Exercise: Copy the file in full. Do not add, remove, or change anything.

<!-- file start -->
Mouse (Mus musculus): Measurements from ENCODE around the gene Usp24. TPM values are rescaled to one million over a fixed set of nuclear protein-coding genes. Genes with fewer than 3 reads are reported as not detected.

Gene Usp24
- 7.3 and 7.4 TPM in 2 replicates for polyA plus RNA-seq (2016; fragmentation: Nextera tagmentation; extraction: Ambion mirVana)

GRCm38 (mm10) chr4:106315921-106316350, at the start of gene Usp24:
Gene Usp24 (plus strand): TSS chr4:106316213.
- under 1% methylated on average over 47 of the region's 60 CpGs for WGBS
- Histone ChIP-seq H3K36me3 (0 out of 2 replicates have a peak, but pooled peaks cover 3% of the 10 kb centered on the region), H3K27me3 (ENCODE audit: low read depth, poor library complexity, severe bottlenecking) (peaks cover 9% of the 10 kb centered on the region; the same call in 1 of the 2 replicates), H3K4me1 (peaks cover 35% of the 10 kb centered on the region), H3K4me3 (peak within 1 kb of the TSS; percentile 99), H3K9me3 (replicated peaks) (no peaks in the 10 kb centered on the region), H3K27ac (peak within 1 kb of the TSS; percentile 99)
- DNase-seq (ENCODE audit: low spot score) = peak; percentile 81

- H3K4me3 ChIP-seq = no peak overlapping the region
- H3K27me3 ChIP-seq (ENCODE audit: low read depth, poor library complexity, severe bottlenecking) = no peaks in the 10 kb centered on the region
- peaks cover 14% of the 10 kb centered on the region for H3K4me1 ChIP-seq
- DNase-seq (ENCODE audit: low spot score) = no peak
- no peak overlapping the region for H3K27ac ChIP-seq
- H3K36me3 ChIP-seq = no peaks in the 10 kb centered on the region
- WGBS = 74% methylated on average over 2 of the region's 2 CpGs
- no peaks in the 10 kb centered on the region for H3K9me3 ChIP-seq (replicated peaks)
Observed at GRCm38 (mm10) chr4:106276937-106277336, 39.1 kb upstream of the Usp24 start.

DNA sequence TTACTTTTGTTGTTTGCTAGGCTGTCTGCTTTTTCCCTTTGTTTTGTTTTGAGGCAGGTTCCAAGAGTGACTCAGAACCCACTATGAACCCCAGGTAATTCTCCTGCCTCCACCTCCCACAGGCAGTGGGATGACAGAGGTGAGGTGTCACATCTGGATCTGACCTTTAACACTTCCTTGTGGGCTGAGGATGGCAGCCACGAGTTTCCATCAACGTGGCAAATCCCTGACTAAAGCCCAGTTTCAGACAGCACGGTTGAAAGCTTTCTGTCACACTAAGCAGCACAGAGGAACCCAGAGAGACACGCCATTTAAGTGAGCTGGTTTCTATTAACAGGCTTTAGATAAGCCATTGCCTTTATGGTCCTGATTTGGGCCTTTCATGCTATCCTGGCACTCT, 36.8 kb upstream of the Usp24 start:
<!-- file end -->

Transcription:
Mouse (Mus musculus): Measurements from ENCODE around the gene Usp24. TPM values are rescaled to one million over a fixed set of nuclear protein-coding genes. Genes with fewer than 3 reads are reported as not detected.

Gene Usp24
- 7.3 and 7.4 TPM in 2 replicates for polyA plus RNA-seq (2016; fragmentation: Nextera tagmentation; extraction: Ambion mirVana)

GRCm38 (mm10) chr4:106315921-106316350, at the start of gene Usp24:
Gene Usp24 (plus strand): TSS chr4:106316213.
- under 1% methylated on average over 47 of the region's 60 CpGs for WGBS
- Histone ChIP-seq H3K36me3 (0 out of 2 replicates have a peak, but pooled peaks cover 3% of the 10 kb centered on the region), H3K27me3 (ENCODE audit: low read depth, poor library complexity, severe bottlenecking) (peaks cover 9% of the 10 kb centered on the region; the same call in 1 of the 2 replicates), H3K4me1 (peaks cover 35% of the 10 kb centered on the region), H3K4me3 (peak within 1 kb of the TSS; percentile 99), H3K9me3 (replicated peaks) (no peaks in the 10 kb centered on the region), H3K27ac (peak within 1 kb of the TSS; percentile 99)
- DNase-seq (ENCODE audit: low spot score) = peak; percentile 81

- H3K4me3 ChIP-seq = no peak overlapping the region
- H3K27me3 ChIP-seq (ENCODE audit: low read depth, poor library complexity, severe bottlenecking) = no peaks in the 10 kb centered on the region
- peaks cover 14% of the 10 kb centered on the region for H3K4me1 ChIP-seq
- DNase-seq (ENCODE audit: low spot score) = no peak
- no peak overlapping the region for H3K27ac ChIP-seq
- H3K36me3 ChIP-seq = no peaks in the 10 kb centered on the region
- WGBS = 74% methylated on average over 2 of the region's 2 CpGs
- no peaks in the 10 kb centered on the region for H3K9me3 ChIP-seq (replicated peaks)
Observed at GRCm38 (mm10) chr4:106276937-106277336, 39.1 kb upstream of the Usp24 start.

DNA sequence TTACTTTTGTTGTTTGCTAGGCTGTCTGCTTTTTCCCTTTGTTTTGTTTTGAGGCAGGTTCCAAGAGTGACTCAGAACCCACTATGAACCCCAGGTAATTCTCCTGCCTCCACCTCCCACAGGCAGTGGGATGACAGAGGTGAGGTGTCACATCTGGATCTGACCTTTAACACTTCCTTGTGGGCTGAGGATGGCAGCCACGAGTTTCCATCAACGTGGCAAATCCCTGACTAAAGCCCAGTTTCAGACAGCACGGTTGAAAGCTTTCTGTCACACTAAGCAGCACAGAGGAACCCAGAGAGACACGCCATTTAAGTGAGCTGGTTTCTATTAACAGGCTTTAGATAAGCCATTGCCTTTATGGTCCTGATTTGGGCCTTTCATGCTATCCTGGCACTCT, 36.8 kb upstream of the Usp24 start: